The United Way gathers donations and distributes them to other charities in the area, including local soup kitchens, clothing drives and shelters.

    It also helps connect those in need with the services.

    But there's no denying the impact oil and gas has had on local charities.

    Dodd said United Way's goal for this year was $650,000 in available funding, and it is already at 69 percent.

    In 2017, when the boom first struck, donations from oil and gas companies totaled around $72,000 by the end of the year.

    By November 2018, the industry provided $64,000.


    Iraqi Security Prevents Protesters From Storming Oilfield

    Iraqi security forces yesterday prevented dozens of demonstrators from storming the major oilfield of West Qurna 2 in the country’s southern province of Basra.

    Iraqi security forces deploy military equipment after taking control of Altun Kopru village of Kirkuk Iraq on 20 October 2017“Dozens of unemployed demonstrators attempted to storm the outer fence of the field [West Qurna 2] north of Basra,” Army Lieutenant Mohamed Khalaf told Anadolu Agency.

    Khalaf explained that the security forces in charge of protecting the oilfield “fired warning shots in the air to prevent the demonstrators from storming the facility.”

    “Security forces are authorised to deal firmly against any attempts to damage the oil installations,” he stressed.

    West Qurna 2 – managed by Russia’s Lukoil – produces 400,000 barrels of oil per day. Lukoil is yet to provide details on the impact the incident on the field’s production.


    Companies Settle With Paralyzed Oilfield Worker for $44M

    An oilfield worker who was rendered quadriplegic after a light fixture improperly attached to an oil derrick fell more than 100 feet onto his head has settled his claims against five companies for a total of $44 million.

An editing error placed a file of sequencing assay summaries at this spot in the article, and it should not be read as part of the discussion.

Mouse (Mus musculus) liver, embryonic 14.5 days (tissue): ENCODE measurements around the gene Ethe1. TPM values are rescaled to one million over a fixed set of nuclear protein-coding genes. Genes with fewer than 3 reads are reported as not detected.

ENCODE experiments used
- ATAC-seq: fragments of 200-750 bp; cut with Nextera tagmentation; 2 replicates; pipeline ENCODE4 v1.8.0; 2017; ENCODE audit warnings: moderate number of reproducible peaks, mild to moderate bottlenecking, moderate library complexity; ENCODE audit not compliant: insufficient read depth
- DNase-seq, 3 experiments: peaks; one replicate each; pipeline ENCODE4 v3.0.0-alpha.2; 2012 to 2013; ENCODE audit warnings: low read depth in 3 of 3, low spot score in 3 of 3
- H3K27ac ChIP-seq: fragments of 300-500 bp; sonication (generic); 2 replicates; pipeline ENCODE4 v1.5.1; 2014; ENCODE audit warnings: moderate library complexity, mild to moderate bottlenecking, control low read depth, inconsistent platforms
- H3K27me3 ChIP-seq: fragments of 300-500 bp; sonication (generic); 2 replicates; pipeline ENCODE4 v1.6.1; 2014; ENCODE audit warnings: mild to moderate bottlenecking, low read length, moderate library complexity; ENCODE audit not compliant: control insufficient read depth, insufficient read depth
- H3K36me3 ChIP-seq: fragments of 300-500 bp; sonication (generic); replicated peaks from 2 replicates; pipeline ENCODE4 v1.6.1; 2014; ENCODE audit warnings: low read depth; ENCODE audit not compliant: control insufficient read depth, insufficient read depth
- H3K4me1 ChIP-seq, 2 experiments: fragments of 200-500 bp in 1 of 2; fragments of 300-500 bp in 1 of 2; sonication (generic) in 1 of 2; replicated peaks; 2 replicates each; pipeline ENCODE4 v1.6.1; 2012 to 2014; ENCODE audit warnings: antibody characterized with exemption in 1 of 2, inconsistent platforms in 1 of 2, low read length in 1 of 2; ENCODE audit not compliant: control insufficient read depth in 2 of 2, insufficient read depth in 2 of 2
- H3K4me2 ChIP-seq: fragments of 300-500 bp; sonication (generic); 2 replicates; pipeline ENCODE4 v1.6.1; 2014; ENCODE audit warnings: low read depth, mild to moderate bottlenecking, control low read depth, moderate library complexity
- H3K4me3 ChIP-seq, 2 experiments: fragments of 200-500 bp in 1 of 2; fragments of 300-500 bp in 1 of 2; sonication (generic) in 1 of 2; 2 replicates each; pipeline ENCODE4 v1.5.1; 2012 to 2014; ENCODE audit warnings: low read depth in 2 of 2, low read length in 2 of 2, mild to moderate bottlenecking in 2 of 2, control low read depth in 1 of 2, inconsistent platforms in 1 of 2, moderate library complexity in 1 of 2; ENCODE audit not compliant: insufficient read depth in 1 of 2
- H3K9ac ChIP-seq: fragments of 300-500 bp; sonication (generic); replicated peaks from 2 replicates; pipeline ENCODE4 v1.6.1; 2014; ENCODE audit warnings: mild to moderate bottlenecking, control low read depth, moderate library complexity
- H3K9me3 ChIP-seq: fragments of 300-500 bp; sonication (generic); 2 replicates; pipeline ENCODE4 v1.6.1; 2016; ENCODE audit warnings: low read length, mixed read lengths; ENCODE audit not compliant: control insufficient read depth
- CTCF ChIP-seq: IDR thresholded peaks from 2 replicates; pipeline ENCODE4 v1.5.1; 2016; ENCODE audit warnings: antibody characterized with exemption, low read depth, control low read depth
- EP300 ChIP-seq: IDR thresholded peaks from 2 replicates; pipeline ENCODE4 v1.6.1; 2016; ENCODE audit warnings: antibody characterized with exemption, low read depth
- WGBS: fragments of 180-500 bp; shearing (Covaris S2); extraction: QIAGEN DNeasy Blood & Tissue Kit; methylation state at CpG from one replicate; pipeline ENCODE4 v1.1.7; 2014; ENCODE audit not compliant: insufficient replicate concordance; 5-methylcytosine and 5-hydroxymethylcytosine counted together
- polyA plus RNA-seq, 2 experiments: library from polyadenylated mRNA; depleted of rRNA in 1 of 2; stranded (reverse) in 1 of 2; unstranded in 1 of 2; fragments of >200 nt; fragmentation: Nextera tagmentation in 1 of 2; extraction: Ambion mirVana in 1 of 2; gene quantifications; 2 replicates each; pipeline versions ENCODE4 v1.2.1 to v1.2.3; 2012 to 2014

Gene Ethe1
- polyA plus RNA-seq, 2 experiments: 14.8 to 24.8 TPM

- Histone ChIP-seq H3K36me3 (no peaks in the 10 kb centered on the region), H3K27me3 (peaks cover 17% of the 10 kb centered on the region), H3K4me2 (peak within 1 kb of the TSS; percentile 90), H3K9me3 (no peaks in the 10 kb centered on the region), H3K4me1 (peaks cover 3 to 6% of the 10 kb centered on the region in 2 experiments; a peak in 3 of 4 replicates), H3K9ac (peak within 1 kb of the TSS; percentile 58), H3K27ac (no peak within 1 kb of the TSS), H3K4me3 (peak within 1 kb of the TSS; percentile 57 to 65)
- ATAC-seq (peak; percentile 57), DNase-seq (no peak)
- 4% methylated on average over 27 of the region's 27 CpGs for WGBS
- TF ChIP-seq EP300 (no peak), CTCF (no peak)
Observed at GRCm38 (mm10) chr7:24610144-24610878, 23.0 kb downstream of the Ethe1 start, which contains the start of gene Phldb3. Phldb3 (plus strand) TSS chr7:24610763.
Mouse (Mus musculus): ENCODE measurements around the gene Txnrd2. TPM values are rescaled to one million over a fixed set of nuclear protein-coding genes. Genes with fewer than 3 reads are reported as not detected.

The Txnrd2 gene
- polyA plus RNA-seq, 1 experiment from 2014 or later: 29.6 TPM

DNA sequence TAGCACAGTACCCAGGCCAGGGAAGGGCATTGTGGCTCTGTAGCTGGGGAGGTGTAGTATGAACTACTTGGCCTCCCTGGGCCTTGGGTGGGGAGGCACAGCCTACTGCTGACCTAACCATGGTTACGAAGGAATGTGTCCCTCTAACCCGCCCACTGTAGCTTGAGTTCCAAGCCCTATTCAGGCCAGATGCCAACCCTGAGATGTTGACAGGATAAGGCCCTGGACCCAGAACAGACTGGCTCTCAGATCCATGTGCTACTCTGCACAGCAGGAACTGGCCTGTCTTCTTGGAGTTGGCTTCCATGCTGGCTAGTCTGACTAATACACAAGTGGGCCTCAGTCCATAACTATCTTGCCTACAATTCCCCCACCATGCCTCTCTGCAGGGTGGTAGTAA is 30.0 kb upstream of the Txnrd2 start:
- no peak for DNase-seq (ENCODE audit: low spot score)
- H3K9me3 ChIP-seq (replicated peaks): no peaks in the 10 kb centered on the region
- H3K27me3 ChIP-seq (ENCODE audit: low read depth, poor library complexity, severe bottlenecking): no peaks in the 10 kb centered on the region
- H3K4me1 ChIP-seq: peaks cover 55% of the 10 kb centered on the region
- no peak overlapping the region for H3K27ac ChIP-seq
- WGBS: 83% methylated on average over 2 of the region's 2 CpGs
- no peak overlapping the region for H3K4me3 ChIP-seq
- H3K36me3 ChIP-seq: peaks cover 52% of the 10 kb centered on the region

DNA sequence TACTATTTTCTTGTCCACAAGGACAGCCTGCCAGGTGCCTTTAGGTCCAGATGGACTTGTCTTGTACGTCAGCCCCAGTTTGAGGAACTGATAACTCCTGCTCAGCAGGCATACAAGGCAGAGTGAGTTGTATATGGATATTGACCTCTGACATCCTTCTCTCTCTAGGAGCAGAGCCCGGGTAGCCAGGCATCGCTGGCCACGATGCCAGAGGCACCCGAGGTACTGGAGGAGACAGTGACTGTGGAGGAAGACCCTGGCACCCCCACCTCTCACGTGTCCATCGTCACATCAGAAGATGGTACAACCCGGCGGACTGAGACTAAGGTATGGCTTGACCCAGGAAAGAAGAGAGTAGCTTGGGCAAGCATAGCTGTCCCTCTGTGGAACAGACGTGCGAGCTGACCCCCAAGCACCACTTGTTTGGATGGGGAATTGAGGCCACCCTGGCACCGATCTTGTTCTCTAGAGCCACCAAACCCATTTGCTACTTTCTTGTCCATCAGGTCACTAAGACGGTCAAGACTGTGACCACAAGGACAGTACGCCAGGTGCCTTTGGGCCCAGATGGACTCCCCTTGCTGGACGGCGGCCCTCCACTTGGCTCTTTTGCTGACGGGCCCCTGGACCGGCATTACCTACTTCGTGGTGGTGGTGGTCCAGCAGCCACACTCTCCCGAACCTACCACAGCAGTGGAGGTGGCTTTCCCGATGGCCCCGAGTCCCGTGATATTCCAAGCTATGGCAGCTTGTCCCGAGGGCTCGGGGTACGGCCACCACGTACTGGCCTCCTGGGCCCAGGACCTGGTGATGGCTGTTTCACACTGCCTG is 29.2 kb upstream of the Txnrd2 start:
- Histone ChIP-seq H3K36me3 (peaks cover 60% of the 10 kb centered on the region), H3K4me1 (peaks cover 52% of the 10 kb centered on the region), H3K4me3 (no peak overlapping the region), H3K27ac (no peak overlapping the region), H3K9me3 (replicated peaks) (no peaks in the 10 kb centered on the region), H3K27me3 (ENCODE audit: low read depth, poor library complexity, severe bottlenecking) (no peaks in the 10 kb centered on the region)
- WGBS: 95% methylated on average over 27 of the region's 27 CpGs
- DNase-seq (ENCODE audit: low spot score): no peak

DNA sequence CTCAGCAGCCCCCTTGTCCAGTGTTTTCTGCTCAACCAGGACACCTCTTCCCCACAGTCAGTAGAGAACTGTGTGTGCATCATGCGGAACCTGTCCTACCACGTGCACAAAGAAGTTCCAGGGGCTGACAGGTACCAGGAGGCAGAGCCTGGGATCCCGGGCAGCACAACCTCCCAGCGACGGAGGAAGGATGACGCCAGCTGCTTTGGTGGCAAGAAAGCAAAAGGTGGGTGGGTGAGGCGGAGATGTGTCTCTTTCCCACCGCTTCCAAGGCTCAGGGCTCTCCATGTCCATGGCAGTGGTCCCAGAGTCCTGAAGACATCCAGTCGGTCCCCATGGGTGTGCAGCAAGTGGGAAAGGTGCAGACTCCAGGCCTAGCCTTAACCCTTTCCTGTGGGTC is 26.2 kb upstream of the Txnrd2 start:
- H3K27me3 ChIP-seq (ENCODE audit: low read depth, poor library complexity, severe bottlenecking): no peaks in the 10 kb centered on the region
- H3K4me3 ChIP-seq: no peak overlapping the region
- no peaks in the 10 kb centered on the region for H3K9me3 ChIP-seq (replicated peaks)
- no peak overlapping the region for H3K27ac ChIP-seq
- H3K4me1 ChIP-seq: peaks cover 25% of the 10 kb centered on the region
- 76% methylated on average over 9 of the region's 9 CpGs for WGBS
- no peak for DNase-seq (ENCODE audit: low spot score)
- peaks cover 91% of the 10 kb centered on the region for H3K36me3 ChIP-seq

An oilfield worker who was rendered quadriplegic after a light fixture improperly attached to an oil derrick fell more than 100 feet onto his head has settled his claims against five companies for a total of 44 million.The multimillion-dollar award is meant to compensate the injured plaintiff, James Burgess, and his wife, Kay Sharon Burgess, who live in rural Texas. The case, which was filed in the Philadelphia Court of Common Pleas, came to a settlement after two days of mediation before retired federal magistrate Judge Diane Welsh.

    “Mrs. Burgess’s loss of consortium claim was probably the most significant consortium claim anyone in the case had ever encountered,” Sheridan & Murray attorney Thomas Sheridan, who represented the Burgesses, said. “Her husband is in a hospital over 90 miles away from her house. She drove to the hospital every day for the last six years to see her husband.”

    According to court papers, James Burgess was working on a drill rig owned and operated by Patterson Drilling Services in December 2012. A four-foot LED light designed by Dialight fell 103 feet onto Burgess’ head, causing a neck fracture that compressed his spinal cord and rendered him permanently quadriplegic.


    Texas-Man Killed When Cables Snapped At Denton County Drilling Site

    Officials found a 52-year-old man dead at a Denton County drilling site Wednesday morning, apparently killed when cables broke and struck him.

    Texas Man Killed in Oilfield AccidentLouis Earl Goodman was found dead at a gas well about 4 miles west of Ponder at 10:35 a.m., according to the Tarrant County medical examiner.

    Investigators from the Denton County Sheriff's Office believe Goodman's death was a tragic accident, according to a spokeswoman.

    Authorities believe cables at the site broke and struck Goodman sometime before Wednesday morning, Denton County Emergency Services Assistant Chief Roland Asebedo told the Denton Record-Chronicle.

    Goodman was from Bryson, about 60 miles northwest of Fort Worth.

    Source: Dallas News